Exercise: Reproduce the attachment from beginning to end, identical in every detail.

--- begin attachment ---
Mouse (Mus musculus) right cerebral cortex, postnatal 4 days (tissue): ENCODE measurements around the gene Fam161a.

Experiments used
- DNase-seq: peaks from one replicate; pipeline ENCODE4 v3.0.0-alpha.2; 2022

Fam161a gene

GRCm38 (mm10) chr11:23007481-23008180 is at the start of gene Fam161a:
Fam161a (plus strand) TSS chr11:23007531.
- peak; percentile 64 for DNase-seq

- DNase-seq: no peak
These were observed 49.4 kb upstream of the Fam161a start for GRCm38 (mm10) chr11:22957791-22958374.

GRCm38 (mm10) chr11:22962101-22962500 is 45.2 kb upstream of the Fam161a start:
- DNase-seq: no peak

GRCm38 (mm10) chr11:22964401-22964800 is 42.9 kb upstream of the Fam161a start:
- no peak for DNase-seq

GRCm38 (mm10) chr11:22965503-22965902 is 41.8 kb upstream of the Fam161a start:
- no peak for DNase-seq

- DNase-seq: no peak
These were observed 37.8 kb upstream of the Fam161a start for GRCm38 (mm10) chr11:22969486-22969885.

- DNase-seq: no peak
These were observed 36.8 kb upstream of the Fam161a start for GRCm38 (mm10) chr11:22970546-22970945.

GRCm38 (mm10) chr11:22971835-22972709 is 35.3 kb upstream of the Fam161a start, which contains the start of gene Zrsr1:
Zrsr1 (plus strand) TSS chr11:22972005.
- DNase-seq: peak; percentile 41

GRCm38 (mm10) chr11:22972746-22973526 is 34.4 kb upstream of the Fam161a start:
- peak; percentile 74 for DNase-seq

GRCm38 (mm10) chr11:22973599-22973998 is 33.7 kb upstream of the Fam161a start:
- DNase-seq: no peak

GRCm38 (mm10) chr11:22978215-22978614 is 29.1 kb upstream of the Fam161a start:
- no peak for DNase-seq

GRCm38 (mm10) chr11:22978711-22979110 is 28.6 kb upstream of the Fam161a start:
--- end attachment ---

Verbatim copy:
Mouse (Mus musculus) right cerebral cortex, postnatal 4 days (tissue): ENCODE measurements around the gene Fam161a.

Experiments used
- DNase-seq: peaks from one replicate; pipeline ENCODE4 v3.0.0-alpha.2; 2022

Fam161a gene

GRCm38 (mm10) chr11:23007481-23008180 is at the start of gene Fam161a:
Fam161a (plus strand) TSS chr11:23007531.
- peak; percentile 64 for DNase-seq

- DNase-seq: no peak
These were observed 49.4 kb upstream of the Fam161a start for GRCm38 (mm10) chr11:22957791-22958374.

GRCm38 (mm10) chr11:22962101-22962500 is 45.2 kb upstream of the Fam161a start:
- DNase-seq: no peak

GRCm38 (mm10) chr11:22964401-22964800 is 42.9 kb upstream of the Fam161a start:
- no peak for DNase-seq

GRCm38 (mm10) chr11:22965503-22965902 is 41.8 kb upstream of the Fam161a start:
- no peak for DNase-seq

- DNase-seq: no peak
These were observed 37.8 kb upstream of the Fam161a start for GRCm38 (mm10) chr11:22969486-22969885.

- DNase-seq: no peak
These were observed 36.8 kb upstream of the Fam161a start for GRCm38 (mm10) chr11:22970546-22970945.

GRCm38 (mm10) chr11:22971835-22972709 is 35.3 kb upstream of the Fam161a start, which contains the start of gene Zrsr1:
Zrsr1 (plus strand) TSS chr11:22972005.
- DNase-seq: peak; percentile 41

GRCm38 (mm10) chr11:22972746-22973526 is 34.4 kb upstream of the Fam161a start:
- peak; percentile 74 for DNase-seq

GRCm38 (mm10) chr11:22973599-22973998 is 33.7 kb upstream of the Fam161a start:
- DNase-seq: no peak

GRCm38 (mm10) chr11:22978215-22978614 is 29.1 kb upstream of the Fam161a start:
- no peak for DNase-seq

GRCm38 (mm10) chr11:22978711-22979110 is 28.6 kb upstream of the Fam161a start: